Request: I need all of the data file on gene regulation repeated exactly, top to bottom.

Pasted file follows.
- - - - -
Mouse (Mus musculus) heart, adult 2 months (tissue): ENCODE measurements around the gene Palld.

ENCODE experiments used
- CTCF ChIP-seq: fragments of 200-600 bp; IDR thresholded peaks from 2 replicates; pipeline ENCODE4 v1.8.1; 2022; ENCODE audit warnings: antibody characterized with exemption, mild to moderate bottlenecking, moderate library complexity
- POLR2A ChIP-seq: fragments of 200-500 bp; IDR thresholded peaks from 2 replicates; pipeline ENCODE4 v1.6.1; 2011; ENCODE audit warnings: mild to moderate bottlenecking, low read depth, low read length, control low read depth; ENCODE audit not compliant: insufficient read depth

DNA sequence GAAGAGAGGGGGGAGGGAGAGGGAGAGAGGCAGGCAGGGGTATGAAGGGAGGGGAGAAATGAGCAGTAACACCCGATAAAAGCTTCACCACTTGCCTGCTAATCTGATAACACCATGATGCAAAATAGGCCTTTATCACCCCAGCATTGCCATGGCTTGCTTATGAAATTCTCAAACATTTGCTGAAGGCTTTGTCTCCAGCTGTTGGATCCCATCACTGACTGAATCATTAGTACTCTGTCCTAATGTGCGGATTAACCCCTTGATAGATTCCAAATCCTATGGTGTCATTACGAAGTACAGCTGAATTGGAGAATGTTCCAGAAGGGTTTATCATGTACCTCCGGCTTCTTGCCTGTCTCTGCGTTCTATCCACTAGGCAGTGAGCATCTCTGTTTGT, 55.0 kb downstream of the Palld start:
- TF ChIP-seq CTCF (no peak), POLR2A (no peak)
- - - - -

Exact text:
Mouse (Mus musculus) heart, adult 2 months (tissue): ENCODE measurements around the gene Palld.

ENCODE experiments used
- CTCF ChIP-seq: fragments of 200-600 bp; IDR thresholded peaks from 2 replicates; pipeline ENCODE4 v1.8.1; 2022; ENCODE audit warnings: antibody characterized with exemption, mild to moderate bottlenecking, moderate library complexity
- POLR2A ChIP-seq: fragments of 200-500 bp; IDR thresholded peaks from 2 replicates; pipeline ENCODE4 v1.6.1; 2011; ENCODE audit warnings: mild to moderate bottlenecking, low read depth, low read length, control low read depth; ENCODE audit not compliant: insufficient read depth

DNA sequence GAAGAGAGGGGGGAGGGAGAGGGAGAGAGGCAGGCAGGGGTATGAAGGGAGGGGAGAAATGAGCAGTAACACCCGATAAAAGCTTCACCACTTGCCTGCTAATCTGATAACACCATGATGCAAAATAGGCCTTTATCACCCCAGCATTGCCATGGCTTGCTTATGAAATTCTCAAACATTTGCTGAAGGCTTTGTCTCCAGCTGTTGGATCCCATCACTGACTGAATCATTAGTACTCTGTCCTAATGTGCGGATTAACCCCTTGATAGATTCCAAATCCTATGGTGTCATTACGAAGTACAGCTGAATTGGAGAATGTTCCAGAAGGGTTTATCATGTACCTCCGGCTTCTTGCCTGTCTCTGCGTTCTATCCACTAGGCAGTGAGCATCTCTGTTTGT, 55.0 kb downstream of the Palld start:
- TF ChIP-seq CTCF (no peak), POLR2A (no peak)